What I'm Reading
Apropos of nothing, here's what I've read since January 1st. Comics not included — because if I put comics on here this list would be five times as long.
Dave Eggers, How the Water Feels to the Fishes. San Francisco: McSweeney's, 2007.
Sarah Manguso, Hard to Admit and Harder to Allow. San Francisco: McSweeney's, 2007.
Deb Olin Unferth, Minor Robberies. San Francisco: McSweeney's, 2007.
These are all part of McSweeney's "Small Box of Short Stories" or whatever they're calling it — every web site I check has a different name for it. These are three experiments in microfiction — the longest story is only about four pages long, and most of the stories are only a paragraph or two. Manguso's volume is easily the best, striking the right balance between gravitas and whimsy. I particularly liked this story:
"Our team always loses, but they're so close to winning now. As we watch on the sofa my friend and I do something we have never done before, and our team wins. In an unprecedented upset they win the next three games. The league pennant is theirs! The World Series is next, and they win the first four games as if it's nothing. My friend and I keep doing what we're doing. Nothing must change now." (p.17)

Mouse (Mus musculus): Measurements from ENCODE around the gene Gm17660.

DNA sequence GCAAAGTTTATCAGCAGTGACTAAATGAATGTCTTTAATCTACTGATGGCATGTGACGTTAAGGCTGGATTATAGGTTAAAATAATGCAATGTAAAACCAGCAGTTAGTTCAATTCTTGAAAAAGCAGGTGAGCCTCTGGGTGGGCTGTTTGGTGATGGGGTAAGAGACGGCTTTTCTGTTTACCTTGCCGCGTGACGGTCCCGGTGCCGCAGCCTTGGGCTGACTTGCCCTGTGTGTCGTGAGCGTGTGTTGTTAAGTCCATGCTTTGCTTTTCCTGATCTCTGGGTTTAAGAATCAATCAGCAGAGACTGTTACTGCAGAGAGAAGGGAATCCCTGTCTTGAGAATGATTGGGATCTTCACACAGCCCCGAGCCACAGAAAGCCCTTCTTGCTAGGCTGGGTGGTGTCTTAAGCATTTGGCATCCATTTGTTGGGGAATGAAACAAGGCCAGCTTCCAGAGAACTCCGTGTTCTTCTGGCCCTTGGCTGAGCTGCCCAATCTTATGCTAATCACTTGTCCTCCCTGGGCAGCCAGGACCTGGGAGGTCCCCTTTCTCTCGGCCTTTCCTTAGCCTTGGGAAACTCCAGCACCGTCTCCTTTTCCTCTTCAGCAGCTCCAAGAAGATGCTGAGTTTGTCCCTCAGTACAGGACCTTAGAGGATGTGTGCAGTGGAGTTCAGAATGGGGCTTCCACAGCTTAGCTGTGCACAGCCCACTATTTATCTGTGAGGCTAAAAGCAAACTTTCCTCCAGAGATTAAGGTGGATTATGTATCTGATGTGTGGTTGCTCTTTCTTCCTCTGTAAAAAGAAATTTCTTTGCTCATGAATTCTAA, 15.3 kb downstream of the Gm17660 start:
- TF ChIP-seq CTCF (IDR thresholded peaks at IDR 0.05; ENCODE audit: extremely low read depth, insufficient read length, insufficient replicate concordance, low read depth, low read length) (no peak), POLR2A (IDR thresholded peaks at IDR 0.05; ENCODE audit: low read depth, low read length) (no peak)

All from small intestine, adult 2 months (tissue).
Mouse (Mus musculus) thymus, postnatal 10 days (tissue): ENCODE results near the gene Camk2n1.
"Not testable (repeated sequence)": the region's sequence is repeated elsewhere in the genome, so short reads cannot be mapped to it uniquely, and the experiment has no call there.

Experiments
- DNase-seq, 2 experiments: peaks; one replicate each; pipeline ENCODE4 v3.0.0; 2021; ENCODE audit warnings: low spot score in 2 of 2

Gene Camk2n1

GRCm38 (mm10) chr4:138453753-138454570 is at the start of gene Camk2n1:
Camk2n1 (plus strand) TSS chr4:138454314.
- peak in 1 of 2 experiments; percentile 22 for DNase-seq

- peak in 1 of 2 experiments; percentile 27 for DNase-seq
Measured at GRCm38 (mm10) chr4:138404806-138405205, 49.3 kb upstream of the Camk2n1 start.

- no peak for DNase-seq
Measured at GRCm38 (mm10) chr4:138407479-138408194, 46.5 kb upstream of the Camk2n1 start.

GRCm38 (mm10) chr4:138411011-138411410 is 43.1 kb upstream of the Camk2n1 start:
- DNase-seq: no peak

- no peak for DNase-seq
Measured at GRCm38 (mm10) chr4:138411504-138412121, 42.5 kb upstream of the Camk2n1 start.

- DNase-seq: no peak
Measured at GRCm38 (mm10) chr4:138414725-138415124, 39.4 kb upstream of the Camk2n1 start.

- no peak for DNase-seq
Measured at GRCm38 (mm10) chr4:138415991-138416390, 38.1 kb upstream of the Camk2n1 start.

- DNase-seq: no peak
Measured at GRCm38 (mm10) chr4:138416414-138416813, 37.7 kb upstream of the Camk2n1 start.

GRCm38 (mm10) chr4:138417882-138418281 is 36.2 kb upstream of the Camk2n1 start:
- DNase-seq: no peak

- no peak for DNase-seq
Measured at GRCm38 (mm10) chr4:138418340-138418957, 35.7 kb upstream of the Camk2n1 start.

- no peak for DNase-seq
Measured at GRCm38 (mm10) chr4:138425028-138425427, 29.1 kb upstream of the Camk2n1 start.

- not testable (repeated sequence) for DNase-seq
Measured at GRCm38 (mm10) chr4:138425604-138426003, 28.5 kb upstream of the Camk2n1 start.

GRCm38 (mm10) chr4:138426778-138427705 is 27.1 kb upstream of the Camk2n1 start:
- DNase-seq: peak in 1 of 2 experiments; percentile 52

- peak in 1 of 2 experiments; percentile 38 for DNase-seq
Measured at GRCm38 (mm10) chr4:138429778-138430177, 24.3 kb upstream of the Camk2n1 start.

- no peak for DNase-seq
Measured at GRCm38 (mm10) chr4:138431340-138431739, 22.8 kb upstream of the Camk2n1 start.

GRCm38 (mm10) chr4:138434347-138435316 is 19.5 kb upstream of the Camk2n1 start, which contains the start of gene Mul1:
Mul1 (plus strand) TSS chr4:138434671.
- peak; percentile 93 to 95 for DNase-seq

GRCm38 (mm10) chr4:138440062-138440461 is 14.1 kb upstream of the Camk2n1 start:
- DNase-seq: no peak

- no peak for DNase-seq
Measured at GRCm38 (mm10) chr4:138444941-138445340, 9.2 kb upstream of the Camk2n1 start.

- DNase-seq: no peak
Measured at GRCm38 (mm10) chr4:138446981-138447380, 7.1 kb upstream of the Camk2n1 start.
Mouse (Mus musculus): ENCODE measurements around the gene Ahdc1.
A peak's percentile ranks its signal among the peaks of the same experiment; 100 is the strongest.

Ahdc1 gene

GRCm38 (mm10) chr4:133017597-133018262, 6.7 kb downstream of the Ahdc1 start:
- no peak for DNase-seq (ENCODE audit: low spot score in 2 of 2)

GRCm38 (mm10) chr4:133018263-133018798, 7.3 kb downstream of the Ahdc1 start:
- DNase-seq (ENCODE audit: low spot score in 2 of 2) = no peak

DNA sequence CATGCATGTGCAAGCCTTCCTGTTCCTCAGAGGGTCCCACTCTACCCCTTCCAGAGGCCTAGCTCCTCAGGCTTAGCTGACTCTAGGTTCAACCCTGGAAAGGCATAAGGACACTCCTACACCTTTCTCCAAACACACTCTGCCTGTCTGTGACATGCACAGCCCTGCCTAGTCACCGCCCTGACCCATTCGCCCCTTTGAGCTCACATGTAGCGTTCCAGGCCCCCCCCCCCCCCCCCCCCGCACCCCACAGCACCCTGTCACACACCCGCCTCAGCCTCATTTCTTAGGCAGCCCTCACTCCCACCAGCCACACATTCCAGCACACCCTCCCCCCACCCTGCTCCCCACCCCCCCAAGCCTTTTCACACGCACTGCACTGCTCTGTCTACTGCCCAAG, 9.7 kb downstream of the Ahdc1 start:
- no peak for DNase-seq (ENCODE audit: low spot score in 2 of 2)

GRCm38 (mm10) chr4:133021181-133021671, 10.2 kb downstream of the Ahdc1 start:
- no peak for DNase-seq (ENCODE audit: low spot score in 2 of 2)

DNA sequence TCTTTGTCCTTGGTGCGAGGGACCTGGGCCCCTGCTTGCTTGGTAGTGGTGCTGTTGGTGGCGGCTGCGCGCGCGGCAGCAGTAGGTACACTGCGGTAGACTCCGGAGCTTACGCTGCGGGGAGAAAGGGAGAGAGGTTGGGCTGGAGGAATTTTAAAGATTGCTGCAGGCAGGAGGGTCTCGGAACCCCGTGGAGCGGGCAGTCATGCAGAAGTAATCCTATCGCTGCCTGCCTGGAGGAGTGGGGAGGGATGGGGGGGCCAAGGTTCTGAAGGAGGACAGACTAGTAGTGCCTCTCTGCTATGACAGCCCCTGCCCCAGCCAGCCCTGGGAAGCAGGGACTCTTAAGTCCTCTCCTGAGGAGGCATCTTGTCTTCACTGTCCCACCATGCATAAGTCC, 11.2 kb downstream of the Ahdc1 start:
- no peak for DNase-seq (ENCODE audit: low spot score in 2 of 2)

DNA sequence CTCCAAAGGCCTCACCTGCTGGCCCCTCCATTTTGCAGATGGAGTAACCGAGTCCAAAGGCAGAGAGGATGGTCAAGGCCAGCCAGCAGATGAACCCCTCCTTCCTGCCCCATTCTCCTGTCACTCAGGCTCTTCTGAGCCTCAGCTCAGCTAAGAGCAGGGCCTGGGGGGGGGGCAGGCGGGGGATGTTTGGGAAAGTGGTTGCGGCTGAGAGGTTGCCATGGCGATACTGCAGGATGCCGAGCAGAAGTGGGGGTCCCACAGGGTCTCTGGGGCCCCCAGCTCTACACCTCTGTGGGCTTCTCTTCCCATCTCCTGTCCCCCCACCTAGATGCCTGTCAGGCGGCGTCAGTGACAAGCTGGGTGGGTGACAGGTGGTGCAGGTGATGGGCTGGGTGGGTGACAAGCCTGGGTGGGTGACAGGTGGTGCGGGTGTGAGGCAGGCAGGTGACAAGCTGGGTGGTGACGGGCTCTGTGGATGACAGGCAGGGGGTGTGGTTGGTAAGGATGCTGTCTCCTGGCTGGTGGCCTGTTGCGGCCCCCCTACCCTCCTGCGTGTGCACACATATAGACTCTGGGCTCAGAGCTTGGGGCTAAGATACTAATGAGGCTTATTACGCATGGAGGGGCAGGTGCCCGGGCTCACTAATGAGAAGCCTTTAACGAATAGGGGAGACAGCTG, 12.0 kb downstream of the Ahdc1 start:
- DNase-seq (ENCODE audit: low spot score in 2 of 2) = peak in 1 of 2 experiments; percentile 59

It's really quite uncanny the way she's captured the feeling of being a baseball fan.
Tom Marioni, Beer, Art, and Philosophy. San Francisco: Crown Point, 2003.
Tom Marioni is a conceptual artist who likes beer. He once drank a whole case of beer as a performance piece. On another occasion, he threw a party in a closed gallery and exhibited the resulting mess. You'll either think this is funny or an egregious waste of your tax dollars. This book won't change your mind. Personally, I find Marioni's work fascinating, it's just that this book doesn't give you all that much insight into his work or methods.
(I purchased this years ago at the Contemporary Arts Center in Cincinnati, but I only finished it the other day).
Kenneth Clark, The Nude. New York: MJF, 1956.
I've read this many times before, but I figure it never hurts to brush up on the classics.
Paul Molyneaux, Swimming in Circles: Aquaculture and the End of Wild Oceans New York: Thunder's Mouth, 2007.
In retrospect I probably shouldn't have read a book about how aquaculture is destroying the environment right before the beginning of Lent. It doesn't help that Molyneaux makes a very convincing argument that the only long-term solution for our fisheries is to reduce consumption. Maybe this Friday I'll just have a salad.
Lee Gutkin (ed.), The Best Creative Nonfiction, v.1. New York: W.W. Norton, 2007.
This is a collection of articles from newspaper, magazines, and blogs, all of which merge creative writing and non-fiction writing to some extent. For most of the stories, this means some degree of author insertion. In the best stories, this led to a strengthening of the overall narrative and an increase in reader involvement. In the worst pieces, it reduced a potentially fascinating topic to myopic navel-gazing.